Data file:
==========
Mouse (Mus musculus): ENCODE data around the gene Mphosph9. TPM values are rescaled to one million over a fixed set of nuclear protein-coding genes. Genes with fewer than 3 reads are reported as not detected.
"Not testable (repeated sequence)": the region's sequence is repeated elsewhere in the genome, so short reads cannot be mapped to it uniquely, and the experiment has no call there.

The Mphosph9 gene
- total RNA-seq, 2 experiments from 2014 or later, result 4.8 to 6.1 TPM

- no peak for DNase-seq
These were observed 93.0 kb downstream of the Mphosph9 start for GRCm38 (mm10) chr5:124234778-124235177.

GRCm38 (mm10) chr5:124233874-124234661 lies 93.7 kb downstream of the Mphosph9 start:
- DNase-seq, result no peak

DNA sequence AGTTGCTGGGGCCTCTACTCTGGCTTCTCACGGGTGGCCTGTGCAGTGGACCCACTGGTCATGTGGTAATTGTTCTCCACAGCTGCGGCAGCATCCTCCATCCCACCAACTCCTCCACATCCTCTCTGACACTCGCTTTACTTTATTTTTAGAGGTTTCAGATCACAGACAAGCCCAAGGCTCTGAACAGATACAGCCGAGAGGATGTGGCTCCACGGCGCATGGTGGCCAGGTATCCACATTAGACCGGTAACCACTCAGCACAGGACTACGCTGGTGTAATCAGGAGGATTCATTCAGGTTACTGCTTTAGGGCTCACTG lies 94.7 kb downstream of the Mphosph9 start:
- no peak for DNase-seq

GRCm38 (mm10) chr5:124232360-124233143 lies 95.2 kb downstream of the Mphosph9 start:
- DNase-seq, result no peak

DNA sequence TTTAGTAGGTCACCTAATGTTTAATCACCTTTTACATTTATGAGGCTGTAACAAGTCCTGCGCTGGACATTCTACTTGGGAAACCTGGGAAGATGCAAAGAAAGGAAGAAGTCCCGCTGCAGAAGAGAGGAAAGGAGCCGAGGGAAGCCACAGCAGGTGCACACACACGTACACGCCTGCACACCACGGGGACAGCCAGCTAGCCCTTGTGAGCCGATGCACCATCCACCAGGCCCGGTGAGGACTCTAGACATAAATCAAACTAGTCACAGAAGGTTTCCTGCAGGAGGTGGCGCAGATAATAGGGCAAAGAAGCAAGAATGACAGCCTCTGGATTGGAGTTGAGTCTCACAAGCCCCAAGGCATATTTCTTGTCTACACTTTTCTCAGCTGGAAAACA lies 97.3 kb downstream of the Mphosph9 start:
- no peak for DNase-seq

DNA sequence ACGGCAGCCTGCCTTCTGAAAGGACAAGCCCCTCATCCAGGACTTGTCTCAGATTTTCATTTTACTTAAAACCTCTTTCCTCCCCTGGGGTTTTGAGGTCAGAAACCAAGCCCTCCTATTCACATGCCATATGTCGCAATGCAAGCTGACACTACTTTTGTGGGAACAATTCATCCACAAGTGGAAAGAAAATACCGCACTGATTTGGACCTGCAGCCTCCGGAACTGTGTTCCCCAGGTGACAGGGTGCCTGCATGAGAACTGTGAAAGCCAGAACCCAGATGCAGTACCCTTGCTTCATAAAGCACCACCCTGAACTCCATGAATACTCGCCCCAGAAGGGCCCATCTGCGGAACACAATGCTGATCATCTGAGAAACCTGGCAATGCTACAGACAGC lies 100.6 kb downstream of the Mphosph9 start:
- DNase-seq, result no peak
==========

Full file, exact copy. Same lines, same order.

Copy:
Mouse (Mus musculus): ENCODE data around the gene Mphosph9. TPM values are rescaled to one million over a fixed set of nuclear protein-coding genes. Genes with fewer than 3 reads are reported as not detected.
"Not testable (repeated sequence)": the region's sequence is repeated elsewhere in the genome, so short reads cannot be mapped to it uniquely, and the experiment has no call there.

The Mphosph9 gene
- total RNA-seq, 2 experiments from 2014 or later, result 4.8 to 6.1 TPM

- no peak for DNase-seq
These were observed 93.0 kb downstream of the Mphosph9 start for GRCm38 (mm10) chr5:124234778-124235177.

GRCm38 (mm10) chr5:124233874-124234661 lies 93.7 kb downstream of the Mphosph9 start:
- DNase-seq, result no peak

DNA sequence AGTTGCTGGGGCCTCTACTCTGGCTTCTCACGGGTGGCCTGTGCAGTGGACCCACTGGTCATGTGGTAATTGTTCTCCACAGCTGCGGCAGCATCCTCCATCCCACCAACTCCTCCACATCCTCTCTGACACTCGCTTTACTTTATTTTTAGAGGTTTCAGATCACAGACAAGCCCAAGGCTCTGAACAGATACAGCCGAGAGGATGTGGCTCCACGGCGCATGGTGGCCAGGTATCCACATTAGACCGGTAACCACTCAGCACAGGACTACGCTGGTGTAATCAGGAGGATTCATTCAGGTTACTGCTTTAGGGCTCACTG lies 94.7 kb downstream of the Mphosph9 start:
- no peak for DNase-seq

GRCm38 (mm10) chr5:124232360-124233143 lies 95.2 kb downstream of the Mphosph9 start:
- DNase-seq, result no peak

DNA sequence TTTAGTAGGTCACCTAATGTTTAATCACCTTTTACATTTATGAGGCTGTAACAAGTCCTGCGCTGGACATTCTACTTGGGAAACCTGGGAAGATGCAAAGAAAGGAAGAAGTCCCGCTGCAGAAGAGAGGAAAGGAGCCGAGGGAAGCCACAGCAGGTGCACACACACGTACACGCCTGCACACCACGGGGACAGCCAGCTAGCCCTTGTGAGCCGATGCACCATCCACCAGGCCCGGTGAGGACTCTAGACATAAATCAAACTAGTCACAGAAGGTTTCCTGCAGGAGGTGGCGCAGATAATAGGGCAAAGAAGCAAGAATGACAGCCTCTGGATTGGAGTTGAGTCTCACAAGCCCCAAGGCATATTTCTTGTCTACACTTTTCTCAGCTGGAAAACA lies 97.3 kb downstream of the Mphosph9 start:
- no peak for DNase-seq

DNA sequence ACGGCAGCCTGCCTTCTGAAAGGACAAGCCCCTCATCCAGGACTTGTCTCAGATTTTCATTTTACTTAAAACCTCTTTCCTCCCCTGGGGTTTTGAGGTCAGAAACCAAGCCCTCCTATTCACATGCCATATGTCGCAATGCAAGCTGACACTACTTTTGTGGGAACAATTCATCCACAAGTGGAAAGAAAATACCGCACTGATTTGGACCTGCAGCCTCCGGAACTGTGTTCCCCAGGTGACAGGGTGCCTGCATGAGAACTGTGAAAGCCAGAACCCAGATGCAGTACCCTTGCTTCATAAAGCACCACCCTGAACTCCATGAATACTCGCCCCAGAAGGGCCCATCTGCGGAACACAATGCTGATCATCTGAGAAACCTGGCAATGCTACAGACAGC lies 100.6 kb downstream of the Mphosph9 start:
- DNase-seq, result no peak